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I watched this interview with Jessica Morgan and Jens Hoffman talking about Curating and it helped me to think about some of the issues surrounding the decision process in terms of how one presents their work – if they do so with any sense of control (e.g artist led/open studios etc). Notions of legacy, permanency, value judgement, identity, the ‘vocabulary of a collection’, and what needs are met by an exhibition: all of these are currently invading my thoughts and causing me to gaze pensively out of the window with a thousand different possibilities running through my mind.

In this moment I realize that if the opportunities are almost endless, and my perception of success is not rooted in fame, or associated with excessive value: I must be one of the luckiest artists ever to have lived. I mean, that is the reality. It’s a pretty epic one too.

Abstracts – Emotional Painting

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Over the last few months, and particularly the last few weeks, I have been thinking a great deal about Mindfulness and exploring this in my work – thinking about the therapeutic nature of art and reading about how this works. This, for me, is about exploring the nature of whether truth is inherently abstract in painting, and, if so, whether this is remotely relevant in relation to the benefit of painting to the artist. In order to do this I have had to allow myself (give myself permission?) to focus on instinctive movement of paint, selection of colour and to remove any necessity for visual clues or indications to suggest subject. The work in this post is all completed during the last month, on relatively small scale (approx 30 x 30cm to 30 x 50cm).

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Wherever You Dream

Another painting which I worked on during my time with Crisis. I felt a real connection to some of the guests as I chatted with them. The volunteering is ideally about giving hope, care and support to those receiving it. Yet I felt as ‘supported’ in my work as I have ever felt. The emotion of working in this voluntary role brought many emotions to the surface. Wherever You Dream specifically came back to the idea that we are all human and we all dream. My sadness about the inequalities in the world is brought through in this work which appears to have a ‘gated’ element. Again, this is something I noticed as an afterthought and was not intentional in the slightest. Although lighter, the purples and blues reminded me of Oscar Kokoschka’s The Bride of the Wind.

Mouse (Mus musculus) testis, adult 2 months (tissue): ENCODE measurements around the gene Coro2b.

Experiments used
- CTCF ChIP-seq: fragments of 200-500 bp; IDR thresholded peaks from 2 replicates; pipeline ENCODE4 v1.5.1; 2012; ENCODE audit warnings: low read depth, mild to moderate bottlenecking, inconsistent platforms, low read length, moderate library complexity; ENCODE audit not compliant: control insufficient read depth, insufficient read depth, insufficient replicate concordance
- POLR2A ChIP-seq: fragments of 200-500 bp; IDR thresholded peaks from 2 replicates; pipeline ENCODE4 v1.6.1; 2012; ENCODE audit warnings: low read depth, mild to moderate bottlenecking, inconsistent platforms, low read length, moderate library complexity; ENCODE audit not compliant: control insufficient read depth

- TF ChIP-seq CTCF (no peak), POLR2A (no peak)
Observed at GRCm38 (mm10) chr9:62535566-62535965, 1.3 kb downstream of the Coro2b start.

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Treading Water

More ‘bruised’ colours and some indication of movement, flow, spin, entrapment, perhaps even a struggle to breath. All assessed after the experience of painting this, whilst during the process I was attempting to be led organically and instinctively around the canvas.

 

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Keeping the Blue Fires Burning

This painting was directly as a result of feeling emotional about my work with Crisis. Although there are pinks and bright colours in it, I felt an overwhelming emotional ‘bruising’ combined with a sense of hope for the future. I did not intend there to be any suggestion of actual fire, but felt that when it was concluded this was an appropriate title.

 

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Our Dreams Are Not So Different

The title probably explains this painting and my thought process. I am really moved by the colours, and determined to photograph a painting by my father which this now reminds me of. Perhaps it was bringing memories to the surface as I moved paint around and thought about being ‘truthful’ and instinctive.